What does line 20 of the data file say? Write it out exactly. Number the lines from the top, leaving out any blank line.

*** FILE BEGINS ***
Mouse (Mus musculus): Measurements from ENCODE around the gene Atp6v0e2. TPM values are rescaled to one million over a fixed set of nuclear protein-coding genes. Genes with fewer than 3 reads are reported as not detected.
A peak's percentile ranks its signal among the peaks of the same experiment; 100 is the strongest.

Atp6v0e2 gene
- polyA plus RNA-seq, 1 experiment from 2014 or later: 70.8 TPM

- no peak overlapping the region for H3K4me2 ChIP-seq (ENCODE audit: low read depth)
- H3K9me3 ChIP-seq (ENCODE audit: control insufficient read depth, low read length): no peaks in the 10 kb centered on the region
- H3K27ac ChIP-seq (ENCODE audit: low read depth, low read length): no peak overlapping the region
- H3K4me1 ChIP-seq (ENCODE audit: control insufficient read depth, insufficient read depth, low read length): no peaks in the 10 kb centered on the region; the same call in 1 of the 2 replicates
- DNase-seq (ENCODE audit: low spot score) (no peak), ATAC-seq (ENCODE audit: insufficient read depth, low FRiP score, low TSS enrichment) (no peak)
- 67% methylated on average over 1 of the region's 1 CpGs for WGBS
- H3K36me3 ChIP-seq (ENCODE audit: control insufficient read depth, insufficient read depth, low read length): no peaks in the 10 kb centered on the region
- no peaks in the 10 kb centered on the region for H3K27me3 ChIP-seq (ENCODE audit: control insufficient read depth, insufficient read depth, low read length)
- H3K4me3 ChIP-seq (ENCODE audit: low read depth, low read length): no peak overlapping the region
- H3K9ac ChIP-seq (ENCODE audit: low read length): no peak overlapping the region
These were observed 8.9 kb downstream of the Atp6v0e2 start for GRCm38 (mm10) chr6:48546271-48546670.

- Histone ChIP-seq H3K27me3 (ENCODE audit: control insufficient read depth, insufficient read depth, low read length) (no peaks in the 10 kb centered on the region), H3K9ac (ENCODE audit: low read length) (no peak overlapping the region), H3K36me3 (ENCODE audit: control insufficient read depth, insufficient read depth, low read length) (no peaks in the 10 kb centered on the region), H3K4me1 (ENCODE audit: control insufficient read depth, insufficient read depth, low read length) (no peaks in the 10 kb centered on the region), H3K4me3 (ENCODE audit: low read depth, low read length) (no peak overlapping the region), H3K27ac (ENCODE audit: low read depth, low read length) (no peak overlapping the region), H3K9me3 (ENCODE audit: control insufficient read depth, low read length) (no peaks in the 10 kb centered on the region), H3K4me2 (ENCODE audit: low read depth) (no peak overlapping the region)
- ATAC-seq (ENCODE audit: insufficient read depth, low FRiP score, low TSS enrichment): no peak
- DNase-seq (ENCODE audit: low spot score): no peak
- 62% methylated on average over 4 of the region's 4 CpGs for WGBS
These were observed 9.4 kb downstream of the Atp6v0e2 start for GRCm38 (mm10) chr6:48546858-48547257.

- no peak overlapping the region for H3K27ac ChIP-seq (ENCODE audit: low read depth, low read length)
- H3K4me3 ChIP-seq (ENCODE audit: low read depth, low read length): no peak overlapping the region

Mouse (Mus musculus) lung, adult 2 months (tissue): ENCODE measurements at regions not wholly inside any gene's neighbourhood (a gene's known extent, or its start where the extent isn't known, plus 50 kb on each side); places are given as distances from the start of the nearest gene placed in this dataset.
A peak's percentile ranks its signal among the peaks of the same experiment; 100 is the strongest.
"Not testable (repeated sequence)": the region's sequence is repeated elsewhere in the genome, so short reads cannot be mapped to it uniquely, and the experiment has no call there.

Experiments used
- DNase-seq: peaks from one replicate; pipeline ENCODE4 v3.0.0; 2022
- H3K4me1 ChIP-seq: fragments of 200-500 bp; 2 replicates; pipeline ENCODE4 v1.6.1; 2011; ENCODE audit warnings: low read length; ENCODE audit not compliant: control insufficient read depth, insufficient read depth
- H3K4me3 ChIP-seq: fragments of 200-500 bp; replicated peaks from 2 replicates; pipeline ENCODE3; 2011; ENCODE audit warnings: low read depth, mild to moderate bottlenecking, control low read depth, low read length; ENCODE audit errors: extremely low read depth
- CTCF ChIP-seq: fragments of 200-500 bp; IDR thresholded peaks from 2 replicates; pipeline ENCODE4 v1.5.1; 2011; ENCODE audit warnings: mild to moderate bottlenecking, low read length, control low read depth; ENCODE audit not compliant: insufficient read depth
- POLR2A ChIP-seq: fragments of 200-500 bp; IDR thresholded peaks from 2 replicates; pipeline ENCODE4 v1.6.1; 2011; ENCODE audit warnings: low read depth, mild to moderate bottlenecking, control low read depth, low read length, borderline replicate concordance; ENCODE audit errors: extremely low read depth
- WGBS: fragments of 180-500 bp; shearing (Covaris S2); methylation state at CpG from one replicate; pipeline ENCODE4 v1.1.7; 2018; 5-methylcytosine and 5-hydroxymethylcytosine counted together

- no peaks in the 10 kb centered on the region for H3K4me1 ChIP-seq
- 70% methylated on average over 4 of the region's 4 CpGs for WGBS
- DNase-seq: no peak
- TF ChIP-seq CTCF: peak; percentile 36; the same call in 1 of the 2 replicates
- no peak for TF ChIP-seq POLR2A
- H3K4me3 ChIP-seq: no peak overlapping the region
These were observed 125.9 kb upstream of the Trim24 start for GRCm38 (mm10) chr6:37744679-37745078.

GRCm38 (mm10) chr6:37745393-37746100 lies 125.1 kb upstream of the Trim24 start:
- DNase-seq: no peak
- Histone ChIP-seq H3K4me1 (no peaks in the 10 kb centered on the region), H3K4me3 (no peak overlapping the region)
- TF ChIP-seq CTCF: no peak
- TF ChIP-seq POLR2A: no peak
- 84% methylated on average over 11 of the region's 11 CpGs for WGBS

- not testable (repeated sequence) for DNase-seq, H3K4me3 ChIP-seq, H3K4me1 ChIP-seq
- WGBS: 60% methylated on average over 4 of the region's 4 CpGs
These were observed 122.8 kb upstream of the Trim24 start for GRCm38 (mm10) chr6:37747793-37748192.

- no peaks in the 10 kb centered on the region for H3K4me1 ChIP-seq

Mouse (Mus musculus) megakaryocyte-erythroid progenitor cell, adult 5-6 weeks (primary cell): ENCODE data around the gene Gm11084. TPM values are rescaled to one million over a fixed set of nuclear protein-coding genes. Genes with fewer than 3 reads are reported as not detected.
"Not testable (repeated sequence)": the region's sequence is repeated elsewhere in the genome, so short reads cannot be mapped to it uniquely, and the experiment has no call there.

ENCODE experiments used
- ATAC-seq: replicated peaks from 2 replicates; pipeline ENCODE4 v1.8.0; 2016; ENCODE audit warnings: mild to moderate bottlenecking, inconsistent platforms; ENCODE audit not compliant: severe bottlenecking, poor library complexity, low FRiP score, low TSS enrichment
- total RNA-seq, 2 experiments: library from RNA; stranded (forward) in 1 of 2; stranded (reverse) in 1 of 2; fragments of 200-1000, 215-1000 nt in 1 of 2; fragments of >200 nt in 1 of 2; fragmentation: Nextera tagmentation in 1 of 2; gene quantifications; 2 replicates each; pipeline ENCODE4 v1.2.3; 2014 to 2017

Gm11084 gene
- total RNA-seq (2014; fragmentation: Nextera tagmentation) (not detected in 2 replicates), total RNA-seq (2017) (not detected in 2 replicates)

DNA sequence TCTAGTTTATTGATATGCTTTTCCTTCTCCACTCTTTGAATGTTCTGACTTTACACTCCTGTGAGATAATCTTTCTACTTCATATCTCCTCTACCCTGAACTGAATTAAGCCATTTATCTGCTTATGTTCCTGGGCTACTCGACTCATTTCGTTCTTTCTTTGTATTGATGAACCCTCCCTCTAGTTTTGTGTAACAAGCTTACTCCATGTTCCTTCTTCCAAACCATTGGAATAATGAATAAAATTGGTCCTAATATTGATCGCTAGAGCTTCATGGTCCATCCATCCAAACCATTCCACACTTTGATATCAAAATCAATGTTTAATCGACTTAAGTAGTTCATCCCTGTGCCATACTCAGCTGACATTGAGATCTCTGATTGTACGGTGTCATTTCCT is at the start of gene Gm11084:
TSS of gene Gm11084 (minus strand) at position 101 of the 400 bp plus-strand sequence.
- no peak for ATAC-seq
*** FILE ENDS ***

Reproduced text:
These were observed 9.4 kb downstream of the Atp6v0e2 start for GRCm38 (mm10) chr6:48546858-48547257.